2021 CMSC Annual Meeting

Multiple Sclerosis and the Ability to Participate in Social Roles and Activities: Disease Impact Beyond Physical Disability

QOL27

Background: Multiple Sclerosis is a central demyelinating disease that often results in visible motor and coordination or ambulation impact and examination defined visual or sensory disturbance, but often overlooked cognitive impairment. Disease burden and progression in people with Multiple Sclerosis (PwMS) is traditionally measured by reported relapse, EDSS, and MRI change. Disease impact on PwMS’s lifestyle and independence, including participation in social roles and activities has been associated with severe impairment in mobility, with EDSS scores of over 7 and are not typically assessed during routine care visits. Analysis of depression, anxiety and fatigue in relation to disease burden and disability and the impact on social role participation may provide novel insight and early detection for intervention for PwMS.
Objectives: To examine the relationship between patient reported outcomes, Patient Determined Disease Steps (PDDS), Hospital Anxiety and Depression Scale (HADS), Modified Fatigue Impact Scale (MFIS), and Ability to Participate in Social Roles and Activities- Short Form (SRA).
Methods: Retrospective chart review of PwMS that completed patient reported outcomes (PRO) as part of routine care on the same day. PRO’s include Patient Determined Disease Steps (PDDS), Hospital Anxiety and Depression Scale (HADS), Modified Fatigue Impact Scale (MFIS), and Ability to Participate in Social Roles and Activities- Short Form (SRA).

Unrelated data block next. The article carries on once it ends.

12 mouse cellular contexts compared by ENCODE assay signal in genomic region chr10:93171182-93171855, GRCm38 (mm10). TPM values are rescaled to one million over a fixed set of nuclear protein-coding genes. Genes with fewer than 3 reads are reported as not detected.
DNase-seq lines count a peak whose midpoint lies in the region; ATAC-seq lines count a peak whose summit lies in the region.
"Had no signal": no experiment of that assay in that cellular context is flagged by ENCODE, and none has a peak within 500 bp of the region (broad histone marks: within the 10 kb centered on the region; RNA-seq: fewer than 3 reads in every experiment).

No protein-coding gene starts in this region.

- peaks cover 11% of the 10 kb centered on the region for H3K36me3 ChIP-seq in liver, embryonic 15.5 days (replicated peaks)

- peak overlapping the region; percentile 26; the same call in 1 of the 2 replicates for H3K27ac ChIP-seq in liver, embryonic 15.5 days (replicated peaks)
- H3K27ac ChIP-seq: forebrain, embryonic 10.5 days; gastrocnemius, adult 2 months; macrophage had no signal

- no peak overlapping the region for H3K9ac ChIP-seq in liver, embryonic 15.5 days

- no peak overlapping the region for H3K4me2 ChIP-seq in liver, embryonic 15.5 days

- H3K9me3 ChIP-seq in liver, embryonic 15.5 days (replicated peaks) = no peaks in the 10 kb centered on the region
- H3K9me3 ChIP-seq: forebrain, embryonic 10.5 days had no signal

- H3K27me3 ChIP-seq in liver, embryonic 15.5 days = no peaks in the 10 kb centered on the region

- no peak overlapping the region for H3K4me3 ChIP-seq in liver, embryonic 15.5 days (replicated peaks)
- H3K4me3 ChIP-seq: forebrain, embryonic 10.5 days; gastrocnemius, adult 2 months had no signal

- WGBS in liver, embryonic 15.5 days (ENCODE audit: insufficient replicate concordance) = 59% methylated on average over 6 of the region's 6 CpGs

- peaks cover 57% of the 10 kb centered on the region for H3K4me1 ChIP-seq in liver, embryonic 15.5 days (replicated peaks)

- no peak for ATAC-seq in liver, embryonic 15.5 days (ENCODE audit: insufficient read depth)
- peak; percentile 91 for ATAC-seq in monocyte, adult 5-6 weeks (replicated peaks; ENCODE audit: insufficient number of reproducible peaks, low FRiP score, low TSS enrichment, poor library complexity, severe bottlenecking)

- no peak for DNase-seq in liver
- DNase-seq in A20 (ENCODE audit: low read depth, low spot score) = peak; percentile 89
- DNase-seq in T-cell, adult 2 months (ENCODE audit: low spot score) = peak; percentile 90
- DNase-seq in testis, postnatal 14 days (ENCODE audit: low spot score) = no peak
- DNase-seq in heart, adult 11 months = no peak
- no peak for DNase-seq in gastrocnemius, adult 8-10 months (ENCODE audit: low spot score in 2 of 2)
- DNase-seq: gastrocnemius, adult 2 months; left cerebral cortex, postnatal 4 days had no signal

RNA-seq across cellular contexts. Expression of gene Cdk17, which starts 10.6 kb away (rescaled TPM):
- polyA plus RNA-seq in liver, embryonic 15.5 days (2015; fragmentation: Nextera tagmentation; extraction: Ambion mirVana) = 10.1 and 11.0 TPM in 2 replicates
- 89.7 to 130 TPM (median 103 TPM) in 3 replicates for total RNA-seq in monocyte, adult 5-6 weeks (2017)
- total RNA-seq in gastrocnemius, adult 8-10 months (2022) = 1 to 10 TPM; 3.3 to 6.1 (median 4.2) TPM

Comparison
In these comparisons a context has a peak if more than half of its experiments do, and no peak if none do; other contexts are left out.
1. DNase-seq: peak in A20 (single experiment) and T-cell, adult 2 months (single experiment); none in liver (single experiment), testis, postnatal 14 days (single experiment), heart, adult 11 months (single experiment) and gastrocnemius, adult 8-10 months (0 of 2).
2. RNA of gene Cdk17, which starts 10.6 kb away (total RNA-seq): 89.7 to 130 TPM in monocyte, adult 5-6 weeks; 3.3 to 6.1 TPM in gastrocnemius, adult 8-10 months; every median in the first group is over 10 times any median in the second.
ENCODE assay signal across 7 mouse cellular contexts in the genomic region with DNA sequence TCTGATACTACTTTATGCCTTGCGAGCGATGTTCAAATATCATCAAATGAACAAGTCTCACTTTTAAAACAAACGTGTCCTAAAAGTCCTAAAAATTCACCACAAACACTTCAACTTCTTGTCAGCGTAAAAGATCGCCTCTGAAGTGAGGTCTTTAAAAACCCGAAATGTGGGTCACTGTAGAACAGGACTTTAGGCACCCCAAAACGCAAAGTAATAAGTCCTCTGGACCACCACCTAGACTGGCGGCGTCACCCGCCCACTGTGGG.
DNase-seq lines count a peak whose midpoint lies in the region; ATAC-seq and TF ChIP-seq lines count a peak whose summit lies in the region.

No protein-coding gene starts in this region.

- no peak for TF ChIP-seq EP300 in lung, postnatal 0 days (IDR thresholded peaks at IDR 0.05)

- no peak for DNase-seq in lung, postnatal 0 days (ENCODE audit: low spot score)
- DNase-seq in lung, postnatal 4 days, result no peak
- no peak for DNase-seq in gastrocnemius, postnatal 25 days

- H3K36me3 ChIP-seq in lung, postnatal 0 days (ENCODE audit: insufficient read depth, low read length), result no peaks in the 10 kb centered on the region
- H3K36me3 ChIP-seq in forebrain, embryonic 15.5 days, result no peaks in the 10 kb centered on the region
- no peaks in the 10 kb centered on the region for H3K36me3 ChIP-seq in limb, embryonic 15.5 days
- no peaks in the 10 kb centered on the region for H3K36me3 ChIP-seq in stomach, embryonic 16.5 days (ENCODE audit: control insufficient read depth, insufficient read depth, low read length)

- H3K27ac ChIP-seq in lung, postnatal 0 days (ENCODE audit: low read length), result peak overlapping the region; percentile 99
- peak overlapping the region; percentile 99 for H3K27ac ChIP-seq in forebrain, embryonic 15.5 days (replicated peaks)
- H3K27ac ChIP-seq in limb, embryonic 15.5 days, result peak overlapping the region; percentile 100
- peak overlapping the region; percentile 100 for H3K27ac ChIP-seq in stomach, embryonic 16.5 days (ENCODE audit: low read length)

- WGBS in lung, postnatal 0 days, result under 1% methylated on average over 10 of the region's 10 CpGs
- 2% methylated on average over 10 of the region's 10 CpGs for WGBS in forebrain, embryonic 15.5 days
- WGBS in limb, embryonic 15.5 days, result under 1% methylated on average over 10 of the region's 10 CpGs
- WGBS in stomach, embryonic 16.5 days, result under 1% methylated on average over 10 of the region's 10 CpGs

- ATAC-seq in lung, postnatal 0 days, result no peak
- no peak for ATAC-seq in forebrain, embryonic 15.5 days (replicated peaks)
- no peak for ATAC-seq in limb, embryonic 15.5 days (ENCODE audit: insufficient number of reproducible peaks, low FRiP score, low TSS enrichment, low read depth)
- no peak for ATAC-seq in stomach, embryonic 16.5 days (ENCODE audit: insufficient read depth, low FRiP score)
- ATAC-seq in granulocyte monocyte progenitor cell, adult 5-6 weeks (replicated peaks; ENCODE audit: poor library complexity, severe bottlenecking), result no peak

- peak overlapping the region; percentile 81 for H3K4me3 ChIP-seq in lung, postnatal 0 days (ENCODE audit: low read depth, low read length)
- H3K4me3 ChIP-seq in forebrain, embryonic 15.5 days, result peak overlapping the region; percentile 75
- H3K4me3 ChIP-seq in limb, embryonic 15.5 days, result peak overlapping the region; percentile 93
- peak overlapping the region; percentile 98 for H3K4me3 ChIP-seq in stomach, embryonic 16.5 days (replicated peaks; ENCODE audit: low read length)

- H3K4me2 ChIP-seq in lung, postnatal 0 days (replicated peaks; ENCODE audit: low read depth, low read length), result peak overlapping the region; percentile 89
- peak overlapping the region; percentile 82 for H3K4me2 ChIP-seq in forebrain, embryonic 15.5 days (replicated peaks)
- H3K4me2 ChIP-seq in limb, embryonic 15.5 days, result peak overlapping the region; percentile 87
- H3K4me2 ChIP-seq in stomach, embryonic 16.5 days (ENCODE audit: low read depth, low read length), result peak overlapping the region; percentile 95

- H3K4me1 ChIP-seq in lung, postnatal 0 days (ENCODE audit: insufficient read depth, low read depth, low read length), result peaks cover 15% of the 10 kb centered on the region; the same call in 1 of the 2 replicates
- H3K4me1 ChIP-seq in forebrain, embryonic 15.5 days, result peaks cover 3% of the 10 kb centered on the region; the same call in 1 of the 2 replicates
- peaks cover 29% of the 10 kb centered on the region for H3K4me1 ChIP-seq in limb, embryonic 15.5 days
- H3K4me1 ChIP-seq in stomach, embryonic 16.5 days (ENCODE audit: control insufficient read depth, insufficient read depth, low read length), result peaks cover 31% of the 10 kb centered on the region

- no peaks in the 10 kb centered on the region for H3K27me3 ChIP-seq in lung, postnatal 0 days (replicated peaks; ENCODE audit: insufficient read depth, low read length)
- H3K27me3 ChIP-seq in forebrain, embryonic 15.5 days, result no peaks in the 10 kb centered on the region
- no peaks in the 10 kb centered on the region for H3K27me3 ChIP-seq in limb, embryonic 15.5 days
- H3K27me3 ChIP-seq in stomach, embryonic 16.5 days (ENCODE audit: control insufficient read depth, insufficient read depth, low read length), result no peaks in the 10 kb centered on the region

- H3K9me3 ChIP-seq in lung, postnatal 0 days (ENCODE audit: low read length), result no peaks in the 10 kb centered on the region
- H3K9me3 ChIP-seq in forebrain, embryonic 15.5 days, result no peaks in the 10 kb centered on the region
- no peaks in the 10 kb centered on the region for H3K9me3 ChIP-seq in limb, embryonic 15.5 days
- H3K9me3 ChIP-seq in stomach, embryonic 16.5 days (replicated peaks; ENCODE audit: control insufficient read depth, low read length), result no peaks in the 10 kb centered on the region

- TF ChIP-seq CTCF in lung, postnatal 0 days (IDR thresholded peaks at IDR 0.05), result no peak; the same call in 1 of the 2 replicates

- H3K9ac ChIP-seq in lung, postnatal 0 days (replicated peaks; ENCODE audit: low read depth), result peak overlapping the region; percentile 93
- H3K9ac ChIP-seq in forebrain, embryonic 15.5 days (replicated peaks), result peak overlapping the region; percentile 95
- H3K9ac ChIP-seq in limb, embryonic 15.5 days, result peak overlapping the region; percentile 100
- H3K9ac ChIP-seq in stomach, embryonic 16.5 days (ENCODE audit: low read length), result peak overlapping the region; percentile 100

Results: 339 PwMS (73.5% female, average age 50.5+/- 11.9 years). Significant relationships (p<0.05) were identified through regression analysis with Pearson’s correlation coefficient (r) for the following PRO’s scores with SRA: MFIS (r=.75); HADS - depression (r= 0.7); and HADS-anxiety (r=0.5). T-test analysis between grouped PDDS scores identified significant differences between the following groups: SRA: 0-1 vs 2-3, 0-1 vs 4-5, and 0-1 vs 6-7; HADS- anxiety: 0-1 vs 2-3, 0-1 vs 4-5, 0-1 vs 6-7; HADS- depression: 0-1 vs 2-3, 0-1 vs 4-5, 0-1 vs 6-7; MFIS: 0-1 vs 2-3, 0-1 vs 4-5, 0-1 vs 6-7. No significant differences were found between other PDDS groupings for each PRO. Conclusions: Social roles and activities in PwMS have a strong correlation with MFIS and HADS anxiety and depression scores. MFIS, HADS and SRA all begin to worsen by the time PwMS identify themselves as having moderate disability, not including limitations in walking ability (PDDS group 2-3). These findings indicate that severe impairment in walking ability is not the only factor contributing to limited social activity in PwMS. Fatigue, depression, and anxiety seem to have a large impact on the ability of PwMS to participate in social roles and activities.